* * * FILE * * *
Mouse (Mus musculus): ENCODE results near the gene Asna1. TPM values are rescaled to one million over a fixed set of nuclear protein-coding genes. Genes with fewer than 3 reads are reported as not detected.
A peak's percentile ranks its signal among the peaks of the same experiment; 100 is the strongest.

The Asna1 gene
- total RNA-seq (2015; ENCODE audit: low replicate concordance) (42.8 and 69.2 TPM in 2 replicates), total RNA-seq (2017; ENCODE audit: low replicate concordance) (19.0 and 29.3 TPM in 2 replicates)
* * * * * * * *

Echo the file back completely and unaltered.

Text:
Mouse (Mus musculus): ENCODE results near the gene Asna1. TPM values are rescaled to one million over a fixed set of nuclear protein-coding genes. Genes with fewer than 3 reads are reported as not detected.
A peak's percentile ranks its signal among the peaks of the same experiment; 100 is the strongest.

The Asna1 gene
- total RNA-seq (2015; ENCODE audit: low replicate concordance) (42.8 and 69.2 TPM in 2 replicates), total RNA-seq (2017; ENCODE audit: low replicate concordance) (19.0 and 29.3 TPM in 2 replicates)